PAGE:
One sided weakness occurs in some migraine attacks, where, as for ME, it is fluctuating. Nobody is suggesting that migraine is due to a virus. In conditions where repeated attacks of central nervous system damage occur, such as MS, the symptoms are usually different each time, as the process affects new areas. In situations where the same pattern of symptoms recurs it is much more likely that there is some temporary physiological disturbance that switches on and off without any structural change.
     
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  7. chrisb

    chrisb Senior Member (Voting Rights)

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    That is certainly how it felt. The further point arises when the switching appears to follow a particular pattern rather than being entirely random. If switching is random one can believe in an unstable system, but when the switching appears to be regular does not the switching have to be a feature of the system and give clues as to the nature of the problem?
     
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  8. Jonathan Edwards

    Jonathan Edwards Senior Member (Voting Rights)

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    It might I guess. The problem might be in demarcating a 'system'. The whole organism and its environment often does not respect our ideas of 'systems'. It just all interacts. But there might certainly be clues to key pathways and locations for those.
     
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  9. duncan

    duncan Senior Member (Voting Rights)

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    The problem is, IgG titres also represent current infection. You have IgM's associated with most acute infections, but, generally speaking, after roughly 30 days, IgM converts to IgG. If the disease is unresolved, you can test positive based on IgG readings, as you should, if the metric is calibrated correctly. But this little tidbit gets lost at the door to most clinicans' offices these days.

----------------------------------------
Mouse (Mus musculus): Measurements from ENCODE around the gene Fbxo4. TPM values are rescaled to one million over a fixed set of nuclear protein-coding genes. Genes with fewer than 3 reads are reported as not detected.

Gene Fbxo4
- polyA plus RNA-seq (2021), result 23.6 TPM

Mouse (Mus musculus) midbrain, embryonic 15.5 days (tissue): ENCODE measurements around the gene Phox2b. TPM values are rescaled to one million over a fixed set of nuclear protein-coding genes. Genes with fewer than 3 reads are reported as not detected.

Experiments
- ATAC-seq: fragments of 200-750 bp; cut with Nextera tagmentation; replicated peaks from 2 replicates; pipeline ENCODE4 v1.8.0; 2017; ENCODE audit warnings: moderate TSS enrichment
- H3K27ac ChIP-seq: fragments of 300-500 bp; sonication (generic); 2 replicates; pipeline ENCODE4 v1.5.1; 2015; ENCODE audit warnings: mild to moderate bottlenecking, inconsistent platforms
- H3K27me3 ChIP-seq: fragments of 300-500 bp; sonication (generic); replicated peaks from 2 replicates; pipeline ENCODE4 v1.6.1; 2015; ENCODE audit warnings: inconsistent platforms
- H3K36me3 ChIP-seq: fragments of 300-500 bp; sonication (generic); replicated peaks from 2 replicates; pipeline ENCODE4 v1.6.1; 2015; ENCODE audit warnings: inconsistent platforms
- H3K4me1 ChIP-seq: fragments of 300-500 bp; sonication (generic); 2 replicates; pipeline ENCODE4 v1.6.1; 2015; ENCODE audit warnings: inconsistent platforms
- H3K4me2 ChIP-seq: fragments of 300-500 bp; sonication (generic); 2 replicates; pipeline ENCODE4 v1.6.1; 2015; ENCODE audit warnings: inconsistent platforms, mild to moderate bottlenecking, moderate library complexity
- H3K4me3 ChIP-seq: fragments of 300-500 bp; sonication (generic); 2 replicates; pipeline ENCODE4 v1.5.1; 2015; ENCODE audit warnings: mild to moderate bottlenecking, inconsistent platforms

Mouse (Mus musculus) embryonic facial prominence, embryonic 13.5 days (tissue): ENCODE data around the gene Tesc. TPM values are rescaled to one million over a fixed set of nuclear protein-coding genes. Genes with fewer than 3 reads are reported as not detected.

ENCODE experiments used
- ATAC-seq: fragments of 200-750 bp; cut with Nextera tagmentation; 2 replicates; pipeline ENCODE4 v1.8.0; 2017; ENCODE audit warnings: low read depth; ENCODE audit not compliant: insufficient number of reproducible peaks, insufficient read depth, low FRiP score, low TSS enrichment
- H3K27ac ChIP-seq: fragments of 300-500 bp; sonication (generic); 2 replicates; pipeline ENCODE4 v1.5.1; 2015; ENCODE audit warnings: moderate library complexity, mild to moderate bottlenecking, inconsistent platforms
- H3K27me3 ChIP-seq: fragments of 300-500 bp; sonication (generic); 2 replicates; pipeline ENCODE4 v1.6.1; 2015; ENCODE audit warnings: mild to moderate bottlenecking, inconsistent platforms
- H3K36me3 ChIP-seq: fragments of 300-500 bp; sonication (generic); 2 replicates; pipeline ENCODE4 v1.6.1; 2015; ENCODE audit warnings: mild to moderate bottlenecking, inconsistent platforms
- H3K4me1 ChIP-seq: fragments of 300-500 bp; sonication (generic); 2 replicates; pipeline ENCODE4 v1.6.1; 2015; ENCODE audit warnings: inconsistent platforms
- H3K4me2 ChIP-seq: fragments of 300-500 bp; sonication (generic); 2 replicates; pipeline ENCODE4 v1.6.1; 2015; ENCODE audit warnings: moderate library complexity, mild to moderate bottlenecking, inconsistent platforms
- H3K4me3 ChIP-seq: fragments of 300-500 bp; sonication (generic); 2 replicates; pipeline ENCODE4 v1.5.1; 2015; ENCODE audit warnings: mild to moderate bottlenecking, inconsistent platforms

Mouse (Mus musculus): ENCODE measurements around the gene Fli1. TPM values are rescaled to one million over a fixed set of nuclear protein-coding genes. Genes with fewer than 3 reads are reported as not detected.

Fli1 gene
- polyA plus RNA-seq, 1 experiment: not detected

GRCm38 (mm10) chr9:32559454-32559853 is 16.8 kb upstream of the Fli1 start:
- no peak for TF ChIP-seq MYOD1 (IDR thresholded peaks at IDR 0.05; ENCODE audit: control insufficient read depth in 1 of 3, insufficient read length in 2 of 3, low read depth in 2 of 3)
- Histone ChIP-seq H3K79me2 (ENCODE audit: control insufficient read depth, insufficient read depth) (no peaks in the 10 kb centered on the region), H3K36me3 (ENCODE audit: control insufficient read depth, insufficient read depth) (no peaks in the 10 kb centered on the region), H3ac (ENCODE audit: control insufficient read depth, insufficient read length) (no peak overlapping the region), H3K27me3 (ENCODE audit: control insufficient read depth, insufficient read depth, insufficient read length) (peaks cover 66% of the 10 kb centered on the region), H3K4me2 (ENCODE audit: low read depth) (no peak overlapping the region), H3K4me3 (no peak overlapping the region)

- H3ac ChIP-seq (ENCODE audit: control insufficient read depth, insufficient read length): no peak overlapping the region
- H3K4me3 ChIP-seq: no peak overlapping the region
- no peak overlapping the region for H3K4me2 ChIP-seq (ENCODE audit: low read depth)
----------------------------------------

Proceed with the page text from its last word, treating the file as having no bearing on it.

On paper, PCR is the way to go to resolve the dilemma, however, PCR can be notoriously unresponsive, especially when you are dealing with a pathogen that has a tropism for tissue. If the pathogen or its DNA is not in the blood, PCR likely will fail, unless tissue samples are deliberately sought out where there are pathogen reservoirs. This, too, can be a difficult hit-or-miss process without signs like swelling or overt damage.
     
  10. Hip

    Hip Senior Member (Voting Rights)

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    What's more painful are the mistakes such researchers constantly make when looking for enteroviruses. The testing methods they use would not be able to detect enterovirus. So when they get negative results, it does not mean anything, if their methods are "blind" to enterovirus.

    When Prof Ian Lipkin a few years ago used the latest molecular methods available (namely high-throughput sequencing) to search for viruses in the blood and CSF of ME/CFS patients, he reported that he did not find enterovirus.

    But when I emailed him, asking whether his high-throughput sequencing technique on blood and CSF samples would be able to detect the enterovirus infections in the tissues (many ME/CFS studies have shown enterovirus are hidden in the tissues), he told me that his technique would not be able to detect such tissue infections.

    So for me it's painful that researchers are still looking in the blood for these viruses, when all the evidence we have shows enterovirus is not in the blood, but living in the tissues.



    I wish some enterprising researcher would invent some sort of MRI scan or similar which would be able to detect infections hidden in the body tissues and organs, and highlight such infections in bright red on the 3D scan.

    We would then almost certainly find that ME/CFS patients' lit up in bright red, with their tissues riddled with enterovirus, from the guts, to the muscles, to the brain.
     
    Last edited: Jul 17, 2018
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  11. Hip

    Hip Senior Member (Voting Rights)

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    Can you name any area of ME/CFS research which has a better evidence base, and where the basics are more advanced?